'Pro level' does not mean all features and refinements in a 1.x release are equal to applications that have evolved over generations. 'Pro level' means features, speed and usability are sufficient for use in production by competent users, and that the refinements incorporated in the applications are within a higher threshold of quality. Serif has secured their place as a development company that can bring advanced features and revolutionary implementation from concept to production on a mass scale against such a powerful competitor as Adobe with decades of established market share and vastly more resources, and still be a highly respected contender by many professionals.
  5. Sad
    JET_Affinity got a reaction from chessboard in Can the Affinity range of products really be called 'pro'? I say no...   
    Again, climb down off your friggin' pedestal, mister 'professional.' You don't know diddly about the careers of other people here. Since the Affinity programs are just for poor rank 'beggars' so beneath you , why are you wasting your time here, incessantly spouting your ridicule? How does someone of your obvious (because you say so) time-is-money 'professional' status have a productive moment to lose dinking around with a $50 program that's obviously going nowhere (because you say so)?
    JET
  6. Like
    JET_Affinity got a reaction from dsnaps12 in Can the Affinity range of products really be called 'pro'? I say no...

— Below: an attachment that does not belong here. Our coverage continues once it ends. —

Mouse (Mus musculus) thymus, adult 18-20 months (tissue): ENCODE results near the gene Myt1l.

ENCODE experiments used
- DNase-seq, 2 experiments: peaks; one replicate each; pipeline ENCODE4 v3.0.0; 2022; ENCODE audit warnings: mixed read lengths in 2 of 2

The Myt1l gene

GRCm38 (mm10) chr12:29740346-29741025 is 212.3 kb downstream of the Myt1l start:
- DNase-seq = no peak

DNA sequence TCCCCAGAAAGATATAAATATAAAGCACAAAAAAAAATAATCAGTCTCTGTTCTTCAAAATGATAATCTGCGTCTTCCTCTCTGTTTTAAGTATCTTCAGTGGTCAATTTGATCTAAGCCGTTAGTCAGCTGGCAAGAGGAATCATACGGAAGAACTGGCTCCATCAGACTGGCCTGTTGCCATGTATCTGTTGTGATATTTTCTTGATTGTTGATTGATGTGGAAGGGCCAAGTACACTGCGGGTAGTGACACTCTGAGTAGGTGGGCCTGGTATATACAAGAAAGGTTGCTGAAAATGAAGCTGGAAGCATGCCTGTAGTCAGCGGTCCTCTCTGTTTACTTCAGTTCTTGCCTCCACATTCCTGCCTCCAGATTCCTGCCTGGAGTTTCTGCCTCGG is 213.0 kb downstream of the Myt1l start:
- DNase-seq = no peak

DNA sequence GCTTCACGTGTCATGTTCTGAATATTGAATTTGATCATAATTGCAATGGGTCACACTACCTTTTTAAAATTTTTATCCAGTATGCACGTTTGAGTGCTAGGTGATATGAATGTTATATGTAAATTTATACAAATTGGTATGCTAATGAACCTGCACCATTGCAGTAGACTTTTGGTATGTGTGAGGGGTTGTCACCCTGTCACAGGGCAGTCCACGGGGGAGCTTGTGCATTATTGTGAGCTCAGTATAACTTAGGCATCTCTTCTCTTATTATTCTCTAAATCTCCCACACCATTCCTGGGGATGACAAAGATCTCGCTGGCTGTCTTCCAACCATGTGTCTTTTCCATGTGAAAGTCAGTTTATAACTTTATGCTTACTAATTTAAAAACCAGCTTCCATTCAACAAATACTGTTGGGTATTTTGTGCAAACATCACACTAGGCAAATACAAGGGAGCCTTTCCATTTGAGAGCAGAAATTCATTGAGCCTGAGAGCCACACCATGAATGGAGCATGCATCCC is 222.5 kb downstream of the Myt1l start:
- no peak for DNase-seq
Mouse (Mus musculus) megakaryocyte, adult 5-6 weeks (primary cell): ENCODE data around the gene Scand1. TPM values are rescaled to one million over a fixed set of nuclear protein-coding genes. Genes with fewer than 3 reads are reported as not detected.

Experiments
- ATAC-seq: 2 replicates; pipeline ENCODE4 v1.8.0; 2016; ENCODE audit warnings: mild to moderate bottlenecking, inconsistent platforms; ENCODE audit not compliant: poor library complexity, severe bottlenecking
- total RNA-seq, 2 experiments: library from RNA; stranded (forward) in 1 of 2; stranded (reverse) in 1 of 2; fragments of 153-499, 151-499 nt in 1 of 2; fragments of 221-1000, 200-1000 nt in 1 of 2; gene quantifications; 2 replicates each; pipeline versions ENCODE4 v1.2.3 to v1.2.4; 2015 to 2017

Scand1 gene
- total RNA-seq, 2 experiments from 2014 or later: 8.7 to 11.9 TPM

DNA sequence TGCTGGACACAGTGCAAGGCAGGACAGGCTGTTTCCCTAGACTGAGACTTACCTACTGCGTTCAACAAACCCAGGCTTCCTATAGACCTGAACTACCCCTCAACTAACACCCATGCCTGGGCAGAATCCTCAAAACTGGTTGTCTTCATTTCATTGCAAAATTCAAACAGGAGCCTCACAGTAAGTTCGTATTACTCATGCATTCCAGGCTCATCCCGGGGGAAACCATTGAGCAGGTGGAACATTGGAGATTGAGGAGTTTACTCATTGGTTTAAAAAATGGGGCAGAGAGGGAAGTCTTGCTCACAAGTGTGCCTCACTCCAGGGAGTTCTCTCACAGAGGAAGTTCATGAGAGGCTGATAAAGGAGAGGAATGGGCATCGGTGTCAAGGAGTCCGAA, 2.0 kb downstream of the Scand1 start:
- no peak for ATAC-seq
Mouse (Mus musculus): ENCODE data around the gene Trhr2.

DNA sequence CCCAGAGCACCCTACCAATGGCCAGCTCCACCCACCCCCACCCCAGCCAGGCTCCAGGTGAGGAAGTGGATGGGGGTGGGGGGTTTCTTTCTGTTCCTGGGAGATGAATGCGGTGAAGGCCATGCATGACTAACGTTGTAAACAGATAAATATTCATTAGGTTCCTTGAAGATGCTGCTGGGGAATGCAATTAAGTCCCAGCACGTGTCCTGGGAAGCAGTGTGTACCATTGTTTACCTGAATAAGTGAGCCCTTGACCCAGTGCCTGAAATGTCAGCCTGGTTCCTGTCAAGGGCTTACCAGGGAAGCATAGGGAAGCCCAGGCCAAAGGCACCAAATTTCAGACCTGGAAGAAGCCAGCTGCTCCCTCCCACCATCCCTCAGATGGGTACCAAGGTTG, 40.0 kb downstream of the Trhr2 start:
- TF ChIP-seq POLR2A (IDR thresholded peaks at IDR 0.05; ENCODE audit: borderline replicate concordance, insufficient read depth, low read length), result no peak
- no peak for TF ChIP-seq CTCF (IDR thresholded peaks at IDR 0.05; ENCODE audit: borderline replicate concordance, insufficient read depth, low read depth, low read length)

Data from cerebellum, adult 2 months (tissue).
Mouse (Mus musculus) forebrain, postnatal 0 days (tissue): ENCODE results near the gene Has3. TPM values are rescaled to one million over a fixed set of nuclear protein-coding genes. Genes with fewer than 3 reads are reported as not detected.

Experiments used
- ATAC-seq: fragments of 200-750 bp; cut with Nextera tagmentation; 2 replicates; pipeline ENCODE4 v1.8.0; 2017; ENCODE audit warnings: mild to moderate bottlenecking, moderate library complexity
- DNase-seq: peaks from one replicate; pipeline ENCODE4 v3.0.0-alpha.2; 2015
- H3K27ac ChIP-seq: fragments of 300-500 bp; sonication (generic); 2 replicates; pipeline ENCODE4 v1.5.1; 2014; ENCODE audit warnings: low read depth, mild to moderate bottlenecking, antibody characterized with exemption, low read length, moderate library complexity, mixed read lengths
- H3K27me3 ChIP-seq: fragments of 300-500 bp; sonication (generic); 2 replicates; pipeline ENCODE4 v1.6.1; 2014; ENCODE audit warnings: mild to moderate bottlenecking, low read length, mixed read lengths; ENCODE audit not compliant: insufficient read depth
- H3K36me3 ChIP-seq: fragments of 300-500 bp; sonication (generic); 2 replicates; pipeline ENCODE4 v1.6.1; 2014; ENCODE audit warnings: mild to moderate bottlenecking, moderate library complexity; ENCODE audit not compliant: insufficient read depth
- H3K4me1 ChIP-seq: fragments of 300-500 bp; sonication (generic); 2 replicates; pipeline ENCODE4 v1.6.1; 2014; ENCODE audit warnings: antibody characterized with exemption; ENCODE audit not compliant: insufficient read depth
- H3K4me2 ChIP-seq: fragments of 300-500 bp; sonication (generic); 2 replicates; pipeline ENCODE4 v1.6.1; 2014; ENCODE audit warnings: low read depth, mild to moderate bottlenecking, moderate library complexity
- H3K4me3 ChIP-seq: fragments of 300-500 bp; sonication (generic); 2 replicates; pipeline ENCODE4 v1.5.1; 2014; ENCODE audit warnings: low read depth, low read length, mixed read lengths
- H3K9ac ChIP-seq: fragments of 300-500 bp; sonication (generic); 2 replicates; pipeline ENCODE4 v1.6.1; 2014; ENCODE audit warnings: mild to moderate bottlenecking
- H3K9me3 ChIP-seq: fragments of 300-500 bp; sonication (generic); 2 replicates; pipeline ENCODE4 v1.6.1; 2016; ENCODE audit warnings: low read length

Some of you guys need to get off your 'I'm such a professional' high horse, effectively insulting everyone else here you don't even know. A professional can do professional work with a crayon. I'm inclined to doubt the claimed 'professionalism' of anyone who truly thinks a program is 'useless' until it's a veritable clone of the one program with which they're familiar, and has all the time in the world to waste repetitively whining about it.
    I've been making my living in digital graphics for 35 years. Can I right now, today, do commercial-quality saleable work for clients in Affinity? Absolutely. Just like I can with Illustrator, Draw, Technical Designer, Canvas, and others, despite their respective weaknesses.
    Do I consider Adobe Illustrator 'professional quality'? Compared to what? Regarding which features? I can build a list of sub-par features for any vector drawing program on my computer, including Illustrator. I can also build a list of features which Affinity could—with just a little innovation instead of just ever-more 'me, too' copying of conventional wisdom—easily implement in such a way to surpass Illustrator's functionality.